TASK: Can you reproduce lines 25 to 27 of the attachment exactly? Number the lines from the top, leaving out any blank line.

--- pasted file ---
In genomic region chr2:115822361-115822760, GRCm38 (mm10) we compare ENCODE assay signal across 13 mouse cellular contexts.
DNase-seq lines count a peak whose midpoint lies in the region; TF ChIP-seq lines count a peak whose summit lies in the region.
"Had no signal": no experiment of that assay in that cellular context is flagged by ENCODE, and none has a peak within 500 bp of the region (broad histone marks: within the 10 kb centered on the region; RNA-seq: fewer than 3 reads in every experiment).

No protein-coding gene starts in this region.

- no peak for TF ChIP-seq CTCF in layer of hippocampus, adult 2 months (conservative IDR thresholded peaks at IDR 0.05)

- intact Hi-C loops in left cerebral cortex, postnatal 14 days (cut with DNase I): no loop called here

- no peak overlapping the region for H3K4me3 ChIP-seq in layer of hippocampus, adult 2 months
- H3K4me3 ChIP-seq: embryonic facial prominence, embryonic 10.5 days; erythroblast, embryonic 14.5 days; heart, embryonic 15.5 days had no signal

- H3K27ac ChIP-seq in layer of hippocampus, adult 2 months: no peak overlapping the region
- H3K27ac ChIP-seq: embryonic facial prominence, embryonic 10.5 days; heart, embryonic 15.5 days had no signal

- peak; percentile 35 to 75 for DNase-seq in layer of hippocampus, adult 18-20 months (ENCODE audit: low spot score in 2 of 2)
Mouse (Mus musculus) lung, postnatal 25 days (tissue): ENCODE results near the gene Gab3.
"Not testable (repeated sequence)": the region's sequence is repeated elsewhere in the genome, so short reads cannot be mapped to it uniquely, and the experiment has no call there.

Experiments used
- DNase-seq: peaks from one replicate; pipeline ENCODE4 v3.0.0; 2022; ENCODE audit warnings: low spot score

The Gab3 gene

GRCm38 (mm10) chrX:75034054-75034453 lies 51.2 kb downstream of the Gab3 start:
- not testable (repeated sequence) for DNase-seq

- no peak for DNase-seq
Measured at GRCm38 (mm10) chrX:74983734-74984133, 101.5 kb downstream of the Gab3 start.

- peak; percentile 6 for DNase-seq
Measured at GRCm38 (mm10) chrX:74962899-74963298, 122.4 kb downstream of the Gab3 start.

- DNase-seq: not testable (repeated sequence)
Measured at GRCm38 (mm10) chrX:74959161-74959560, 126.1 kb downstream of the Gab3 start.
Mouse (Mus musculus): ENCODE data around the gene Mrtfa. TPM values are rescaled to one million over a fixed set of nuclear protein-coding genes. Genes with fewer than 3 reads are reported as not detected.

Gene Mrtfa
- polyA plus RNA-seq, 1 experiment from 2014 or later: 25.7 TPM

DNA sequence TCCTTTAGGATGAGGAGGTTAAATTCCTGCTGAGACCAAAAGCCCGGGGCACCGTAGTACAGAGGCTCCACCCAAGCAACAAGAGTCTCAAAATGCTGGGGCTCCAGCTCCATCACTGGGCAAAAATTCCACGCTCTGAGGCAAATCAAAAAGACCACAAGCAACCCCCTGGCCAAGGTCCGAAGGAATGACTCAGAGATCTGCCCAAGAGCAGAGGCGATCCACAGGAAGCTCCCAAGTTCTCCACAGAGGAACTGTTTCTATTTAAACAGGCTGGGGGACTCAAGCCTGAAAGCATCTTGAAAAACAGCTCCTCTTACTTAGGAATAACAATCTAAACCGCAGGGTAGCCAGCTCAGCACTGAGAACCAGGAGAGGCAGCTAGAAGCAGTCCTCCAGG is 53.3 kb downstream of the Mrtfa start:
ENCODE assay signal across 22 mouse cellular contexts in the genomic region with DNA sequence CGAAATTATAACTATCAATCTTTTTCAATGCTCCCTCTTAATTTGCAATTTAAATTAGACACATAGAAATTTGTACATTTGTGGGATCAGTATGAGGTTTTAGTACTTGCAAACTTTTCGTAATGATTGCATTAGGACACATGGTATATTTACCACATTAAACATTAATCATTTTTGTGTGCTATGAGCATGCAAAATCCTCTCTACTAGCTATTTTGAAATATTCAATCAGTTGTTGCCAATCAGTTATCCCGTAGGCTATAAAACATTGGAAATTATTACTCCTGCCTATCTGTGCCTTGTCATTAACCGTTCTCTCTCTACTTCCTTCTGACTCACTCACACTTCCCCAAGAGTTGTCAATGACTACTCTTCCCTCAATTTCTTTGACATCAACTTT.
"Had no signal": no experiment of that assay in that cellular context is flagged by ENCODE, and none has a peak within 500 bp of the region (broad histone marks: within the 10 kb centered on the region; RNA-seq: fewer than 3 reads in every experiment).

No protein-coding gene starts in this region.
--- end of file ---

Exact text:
Mouse (Mus musculus): ENCODE data around the gene Mrtfa. TPM values are rescaled to one million over a fixed set of nuclear protein-coding genes. Genes with fewer than 3 reads are reported as not detected.

Gene Mrtfa
- polyA plus RNA-seq, 1 experiment from 2014 or later: 25.7 TPM